- Amazing price
- Android 4.1 Jelly Bean
- Quad-Core Tegra 3 chipset
- Solid construction
- High-resolution IPS display
- Respectable battery timing
- No SD card slot
- No 3G connectivity
- Limited tablet-oriented app selected
Google had to do an Android tablet and it needed to be done right. There has been many Android tablets starting from around $250 to $500+ but none of them was really a good overall purchase. Some lacked in hardware segment and some on software side; Apple iPad was the only undisputed king but its price was something a bit hard to swallow for most people. Google played a very clever move with Nexus 7 and they played it brilliantly. Google targeted the sweet spot of $199 which was previously captured by the aging Kindle Fire and Apple hadn’t explored this territory yet. There have been several 7-inch tablets before Nexus 7 but all of them sacrificed one or another department but none of them was good enough to be the default choice.
Google Nexus 7 is great because it is a combination of very good hardware and saftware; a form we have never seen before. The Tegra 3 chipset used in Nexus 7 is miles ahead of anything available in same price segment and it just doesn’t stop there; Nexus 7 is up to the levels of high-end ASUS tablets in terms of performance.
Another thing which makes Nexus 7 special is its software. Android 4.1 Jelly Beans is miles ahead of its previous versions in terms of usability and user experience. The user interface is smooth as butter; it’s finally comparable to iOS. Google still have to improve some things to beat iOS but from how things are shaping up, it’ll get there soon. One of the main issues with Android right now is the apps optimized for tablets. One of the main reasons of the iPad’s success is how apps take advantage of the extra screen size, which is missing in most Android apps right now. Most Android apps use phone interface on tablets and don’t take advantage of extra real estate but I am pretty much sure that huge sales of Nexus 7 will make developers think about it.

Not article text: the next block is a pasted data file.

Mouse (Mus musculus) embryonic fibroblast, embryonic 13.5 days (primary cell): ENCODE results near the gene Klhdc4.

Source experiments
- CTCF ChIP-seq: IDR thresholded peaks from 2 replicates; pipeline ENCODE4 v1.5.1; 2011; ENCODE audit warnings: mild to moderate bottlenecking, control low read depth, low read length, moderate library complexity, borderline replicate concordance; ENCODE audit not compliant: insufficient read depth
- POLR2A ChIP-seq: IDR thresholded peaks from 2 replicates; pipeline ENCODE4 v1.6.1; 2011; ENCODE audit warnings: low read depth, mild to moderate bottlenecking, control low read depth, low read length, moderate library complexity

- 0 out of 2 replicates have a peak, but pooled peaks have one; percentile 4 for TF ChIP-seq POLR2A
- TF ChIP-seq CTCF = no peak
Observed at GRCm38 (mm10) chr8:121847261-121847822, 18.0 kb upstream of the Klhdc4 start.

Google is offering two versions of Nexus 7; 8GB and 16GB for $199 and $250 respectively. The price is amazing and hard to believe for such a fine device but Google had to cut in some segments to make the tablet fit in this price bracket. Google got rid of rear camera and 3G connectivity. There is no SD card slot in Nexus 7 but I don’t think its decreasing cost in any way; it’s actually Google’s way to encourage users to use their cloud based services and consume multimedia from Play store. Google is selling Nexus 7 on manufacturing cost but they obviously want to make profit; selling cloud storage and content from Play store is how they plan to make Nexus 7 profitable for them.
Coming to the 7-inch form factor, it’s surely brings more portability and in my opinion it’s a better choice if you want to own a tablet and you already have a notebook. 10-inch tablets sit in an entirely different position. They have the potential (especially iPad) to replace notebooks but 7-inch tablet don’t have that potential.
Right now, Nexus 7 is not only the best Android tablet, it’s the best tablet. It will surely face some competition as Apple is planning to launch 7-inch iPad in October for a speculated price of $299 and there have been some rumors that Microsoft will sell its 10-inch Surface (Windows RT) for $199 starting from October 26. These two tablets will give a tough competition to Nexus 7 in future but right now, one can’t think of getting anything other than Nexus 7 unless they specifically want iPad.